Baker has earned several awards for his work, including the University of Missouri Engineering Alumni Organization’s 2010 Citation of Merit award for outstanding achievement in engineering. He currently serves as the structural and civil engineering partner for Skidmore, Owings, and Merrill LLP. He continues to speak on a variety of engineering topics in the US and abroad.
This American NASCAR Sprint Cup Series and Nationwide Series race car driver grew up in Columbia, MO and attended Mizzou in the mid 2000's. In 2007, he became the NASCAR Busch Series Champion.
2008 was Carl Edwards' strongest year, finishing second to Jimmie Johnson in the NASCAR Sprint Cup Series. Edwards won the 2008 Auto Club 500, his 1st Sprint Cup win of the year. The following week, Edwards won the UAW-Dodge 400 at Las Vegas Motor Speedway, his first back to back victories since 2005 when he won back to back in Atlanta and Texas. These victories would put Edwards at the top of the point standings for the first time in his career.
Off the track, Carl has been busy promoting his new record label, Back40 Records, a company he started with a high school friend back in Columbia.
Debbye Turner was born in Honolulu, Hawaii on September 19, 1965. She graduated in 1986 from Arkansas State University and received her doctorate degree in veterinary medicine in 1991 from the University of Missouri.
Since being crowned Miss America in 1990, Turner has addressed more than 500,000 students at 500 schools, youth organizations and college campuses as a motivational speaker on topics of self-esteem, perseverance and the importance of education.
Turner currently works as a contributor to CBS’s “The Early Show.” Prior to joining CBS, she served as co-host of KSDK’s “Show Me St. Louis” and hosted a PBS series about pets and veterinary medicine, called “The Gentle Doctor.” Turner currently resides in St. Louis.
James Fergason was born on January 12, 1934 in Wakenda, Missouri and graduated from the University of Missouri in 1956. After graduating, he formed and led the first industrial research group in liquid crystal research while at Westinghouse Research Laboratories in Pennsylvania. There, he invented the first practical uses of liquid crystals.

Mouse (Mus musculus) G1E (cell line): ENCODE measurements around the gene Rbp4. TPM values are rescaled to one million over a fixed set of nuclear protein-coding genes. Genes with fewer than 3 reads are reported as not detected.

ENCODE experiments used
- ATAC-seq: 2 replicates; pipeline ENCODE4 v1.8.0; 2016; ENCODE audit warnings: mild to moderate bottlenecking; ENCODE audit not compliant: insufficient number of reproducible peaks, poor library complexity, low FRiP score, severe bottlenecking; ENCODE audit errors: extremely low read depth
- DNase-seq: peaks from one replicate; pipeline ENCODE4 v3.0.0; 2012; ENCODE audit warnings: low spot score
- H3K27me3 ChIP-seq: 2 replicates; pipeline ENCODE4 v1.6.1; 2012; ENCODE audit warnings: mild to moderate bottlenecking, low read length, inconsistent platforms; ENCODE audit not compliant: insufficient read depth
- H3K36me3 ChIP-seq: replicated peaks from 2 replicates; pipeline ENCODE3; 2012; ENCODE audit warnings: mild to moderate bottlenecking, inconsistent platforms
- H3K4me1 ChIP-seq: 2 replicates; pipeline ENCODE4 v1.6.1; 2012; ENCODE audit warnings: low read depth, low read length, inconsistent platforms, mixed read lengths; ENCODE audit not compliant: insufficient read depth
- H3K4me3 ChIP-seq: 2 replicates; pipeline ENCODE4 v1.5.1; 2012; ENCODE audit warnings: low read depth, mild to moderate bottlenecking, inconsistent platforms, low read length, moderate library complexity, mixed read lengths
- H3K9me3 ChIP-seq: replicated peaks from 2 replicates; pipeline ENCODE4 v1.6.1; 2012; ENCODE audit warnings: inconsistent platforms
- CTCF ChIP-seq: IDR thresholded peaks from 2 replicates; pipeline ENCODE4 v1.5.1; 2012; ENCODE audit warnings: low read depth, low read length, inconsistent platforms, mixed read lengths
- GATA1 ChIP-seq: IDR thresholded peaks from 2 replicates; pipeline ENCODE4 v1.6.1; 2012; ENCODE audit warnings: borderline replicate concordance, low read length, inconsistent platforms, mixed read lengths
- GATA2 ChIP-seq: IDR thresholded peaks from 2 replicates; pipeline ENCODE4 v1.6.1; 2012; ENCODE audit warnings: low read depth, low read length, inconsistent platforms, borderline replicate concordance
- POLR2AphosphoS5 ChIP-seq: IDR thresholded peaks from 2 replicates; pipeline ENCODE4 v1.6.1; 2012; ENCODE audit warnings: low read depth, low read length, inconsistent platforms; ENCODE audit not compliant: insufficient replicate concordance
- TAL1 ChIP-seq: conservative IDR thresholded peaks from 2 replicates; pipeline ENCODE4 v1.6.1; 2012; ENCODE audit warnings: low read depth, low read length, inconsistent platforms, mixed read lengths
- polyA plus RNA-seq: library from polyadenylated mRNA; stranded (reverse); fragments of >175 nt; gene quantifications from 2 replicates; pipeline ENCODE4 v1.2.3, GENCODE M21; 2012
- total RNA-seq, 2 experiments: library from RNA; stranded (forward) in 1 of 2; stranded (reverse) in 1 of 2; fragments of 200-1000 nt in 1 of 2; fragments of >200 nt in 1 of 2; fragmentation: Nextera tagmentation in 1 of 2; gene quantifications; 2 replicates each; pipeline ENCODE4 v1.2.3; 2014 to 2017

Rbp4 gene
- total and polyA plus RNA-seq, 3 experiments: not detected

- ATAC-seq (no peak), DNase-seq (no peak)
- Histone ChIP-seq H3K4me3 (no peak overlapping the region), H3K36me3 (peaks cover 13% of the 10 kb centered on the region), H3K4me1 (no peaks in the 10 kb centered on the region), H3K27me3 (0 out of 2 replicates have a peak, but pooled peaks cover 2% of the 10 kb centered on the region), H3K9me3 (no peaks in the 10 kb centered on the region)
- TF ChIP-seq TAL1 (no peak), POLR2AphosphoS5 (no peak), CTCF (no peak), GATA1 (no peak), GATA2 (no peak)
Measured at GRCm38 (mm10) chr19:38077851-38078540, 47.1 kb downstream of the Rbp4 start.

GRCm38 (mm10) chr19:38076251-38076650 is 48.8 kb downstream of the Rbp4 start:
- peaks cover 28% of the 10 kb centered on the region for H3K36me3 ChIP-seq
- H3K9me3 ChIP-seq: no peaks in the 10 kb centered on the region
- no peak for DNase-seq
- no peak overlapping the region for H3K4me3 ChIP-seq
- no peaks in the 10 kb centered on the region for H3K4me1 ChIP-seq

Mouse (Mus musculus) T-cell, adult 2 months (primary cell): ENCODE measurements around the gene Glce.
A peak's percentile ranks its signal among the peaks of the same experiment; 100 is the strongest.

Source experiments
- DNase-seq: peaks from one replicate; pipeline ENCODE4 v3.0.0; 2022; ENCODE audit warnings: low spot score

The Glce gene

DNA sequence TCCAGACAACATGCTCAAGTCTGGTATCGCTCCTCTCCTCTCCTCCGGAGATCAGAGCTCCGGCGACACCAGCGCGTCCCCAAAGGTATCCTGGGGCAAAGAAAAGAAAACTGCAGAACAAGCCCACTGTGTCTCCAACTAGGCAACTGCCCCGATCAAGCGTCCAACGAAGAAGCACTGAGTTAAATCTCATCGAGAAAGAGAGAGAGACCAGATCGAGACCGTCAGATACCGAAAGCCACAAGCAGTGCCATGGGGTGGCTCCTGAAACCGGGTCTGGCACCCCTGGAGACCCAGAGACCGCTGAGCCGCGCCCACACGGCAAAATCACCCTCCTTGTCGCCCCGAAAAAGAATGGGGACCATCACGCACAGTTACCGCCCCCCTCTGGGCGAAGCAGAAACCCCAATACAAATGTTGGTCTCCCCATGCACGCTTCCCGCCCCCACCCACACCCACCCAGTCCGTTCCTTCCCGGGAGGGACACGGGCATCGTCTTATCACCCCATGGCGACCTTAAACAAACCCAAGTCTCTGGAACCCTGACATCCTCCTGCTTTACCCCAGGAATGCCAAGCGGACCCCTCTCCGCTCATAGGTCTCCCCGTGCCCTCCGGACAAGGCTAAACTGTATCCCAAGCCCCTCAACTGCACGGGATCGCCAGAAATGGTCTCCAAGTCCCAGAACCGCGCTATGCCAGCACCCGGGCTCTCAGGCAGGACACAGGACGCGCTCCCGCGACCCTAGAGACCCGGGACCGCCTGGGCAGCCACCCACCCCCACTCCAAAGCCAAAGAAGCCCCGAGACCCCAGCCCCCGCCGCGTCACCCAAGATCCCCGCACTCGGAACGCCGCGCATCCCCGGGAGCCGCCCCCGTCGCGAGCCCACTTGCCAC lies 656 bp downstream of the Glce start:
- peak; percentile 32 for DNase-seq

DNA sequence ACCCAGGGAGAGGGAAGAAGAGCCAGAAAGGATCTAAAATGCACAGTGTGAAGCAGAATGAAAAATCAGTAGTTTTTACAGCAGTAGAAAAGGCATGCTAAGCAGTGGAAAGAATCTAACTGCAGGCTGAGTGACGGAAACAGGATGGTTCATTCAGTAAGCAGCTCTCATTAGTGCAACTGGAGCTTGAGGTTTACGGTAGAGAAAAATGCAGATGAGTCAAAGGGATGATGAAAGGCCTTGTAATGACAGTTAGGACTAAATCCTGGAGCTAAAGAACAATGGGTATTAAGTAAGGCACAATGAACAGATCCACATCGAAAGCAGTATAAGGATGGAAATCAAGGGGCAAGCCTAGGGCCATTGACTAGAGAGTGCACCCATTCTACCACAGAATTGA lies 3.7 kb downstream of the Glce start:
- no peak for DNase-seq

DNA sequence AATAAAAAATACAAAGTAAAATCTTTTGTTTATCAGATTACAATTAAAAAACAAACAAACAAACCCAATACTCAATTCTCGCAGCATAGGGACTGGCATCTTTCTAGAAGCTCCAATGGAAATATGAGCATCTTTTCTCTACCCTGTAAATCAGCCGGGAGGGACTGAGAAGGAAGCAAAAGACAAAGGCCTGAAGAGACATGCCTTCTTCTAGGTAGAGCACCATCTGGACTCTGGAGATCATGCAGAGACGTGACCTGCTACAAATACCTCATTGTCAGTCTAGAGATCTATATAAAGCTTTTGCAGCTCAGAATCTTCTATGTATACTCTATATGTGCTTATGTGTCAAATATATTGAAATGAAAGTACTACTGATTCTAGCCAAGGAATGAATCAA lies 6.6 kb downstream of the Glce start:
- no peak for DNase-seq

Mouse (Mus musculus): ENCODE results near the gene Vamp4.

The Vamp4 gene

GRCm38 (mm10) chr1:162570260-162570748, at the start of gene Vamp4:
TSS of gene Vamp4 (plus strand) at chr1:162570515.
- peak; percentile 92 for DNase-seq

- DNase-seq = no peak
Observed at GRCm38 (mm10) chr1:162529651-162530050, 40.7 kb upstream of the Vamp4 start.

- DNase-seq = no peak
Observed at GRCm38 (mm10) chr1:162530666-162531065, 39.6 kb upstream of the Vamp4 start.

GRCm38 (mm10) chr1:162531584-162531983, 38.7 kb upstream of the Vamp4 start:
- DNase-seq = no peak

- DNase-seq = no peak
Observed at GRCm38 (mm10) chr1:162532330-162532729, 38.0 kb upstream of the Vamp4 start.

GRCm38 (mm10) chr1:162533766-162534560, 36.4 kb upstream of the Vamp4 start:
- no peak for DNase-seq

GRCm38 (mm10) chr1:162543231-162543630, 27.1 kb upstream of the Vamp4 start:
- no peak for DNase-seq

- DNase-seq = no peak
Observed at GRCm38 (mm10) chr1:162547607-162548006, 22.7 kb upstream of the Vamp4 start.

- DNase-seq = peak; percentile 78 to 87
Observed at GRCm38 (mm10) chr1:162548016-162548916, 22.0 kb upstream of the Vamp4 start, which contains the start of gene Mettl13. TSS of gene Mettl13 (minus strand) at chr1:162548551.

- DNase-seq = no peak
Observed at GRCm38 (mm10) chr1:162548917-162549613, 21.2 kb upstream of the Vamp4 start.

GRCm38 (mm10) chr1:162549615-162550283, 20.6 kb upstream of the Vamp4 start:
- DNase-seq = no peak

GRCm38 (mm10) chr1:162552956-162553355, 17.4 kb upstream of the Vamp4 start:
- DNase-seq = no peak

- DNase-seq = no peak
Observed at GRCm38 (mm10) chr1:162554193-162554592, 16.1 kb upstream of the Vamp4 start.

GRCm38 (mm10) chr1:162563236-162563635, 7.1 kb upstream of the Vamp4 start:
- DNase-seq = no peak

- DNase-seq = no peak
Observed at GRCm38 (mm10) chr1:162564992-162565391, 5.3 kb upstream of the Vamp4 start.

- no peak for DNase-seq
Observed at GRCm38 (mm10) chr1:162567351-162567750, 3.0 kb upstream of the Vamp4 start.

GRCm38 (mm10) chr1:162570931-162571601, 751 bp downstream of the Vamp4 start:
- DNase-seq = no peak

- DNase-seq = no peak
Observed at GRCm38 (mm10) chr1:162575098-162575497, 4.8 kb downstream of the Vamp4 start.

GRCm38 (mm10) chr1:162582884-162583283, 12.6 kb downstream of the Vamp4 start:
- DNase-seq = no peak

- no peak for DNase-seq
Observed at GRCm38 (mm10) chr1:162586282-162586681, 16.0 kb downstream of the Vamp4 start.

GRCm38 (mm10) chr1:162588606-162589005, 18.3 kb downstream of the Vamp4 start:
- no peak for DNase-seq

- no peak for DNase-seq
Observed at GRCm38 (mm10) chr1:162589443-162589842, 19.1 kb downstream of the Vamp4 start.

He joined the Liquid Crystal Institute at Kent State University in Ohio in the 1960s. While Associate Director, Fergason discovered the twisted nematic field effect of liquid crystals which forms the scientific basis of modern LCDs. Fergason, who holds over 100 U.S. patents, currently works as an independent inventor.
Kellen Winslow was born in East St. Louis, Illinois. He graduated with an education degree from the University of Missouri in 1987 and earned a law degree from the University of San Diego. While captain of the football team at Mizzou, Winslow was also a member of secret honor society QEBH.
In 1979, he was drafted by the San Diego Chargers. He enjoyed a nine-year career with the Chargers and was inducted into the Pro Football Hall of Fame in 1995.
Kellen has appeared on Fox Sports, ABC's Nightline, ESPN, and most major local and national radio and television sports talk shows. He is often called upon to speak on social, political, economic, and racial issues related to sports.
Kellen is in demand as a public speaker, yet he still finds time to lend his talents to youth groups and church organizations. He delivers motivational message to audiences ranging from the boards of major corporations to civic and charitable groups.
GEORGE C. SCOTT
George C. Scott was born on October 18, 1927 in Wise, Virginia. He served in the Marines from 1945-1949 before starting college. He entered the University of Missouri as a journalism student, but graduated in 1953 with degrees in English and drama.
He spent seven years in regional repertory theater and taught a drama course at Stephens College before moving to New York City. He held roles in several theatrical, television, and film productions, and is best known for his Academy-Award winning performance in the title role of “Patton” (1970). Scott died on September 22, 1999.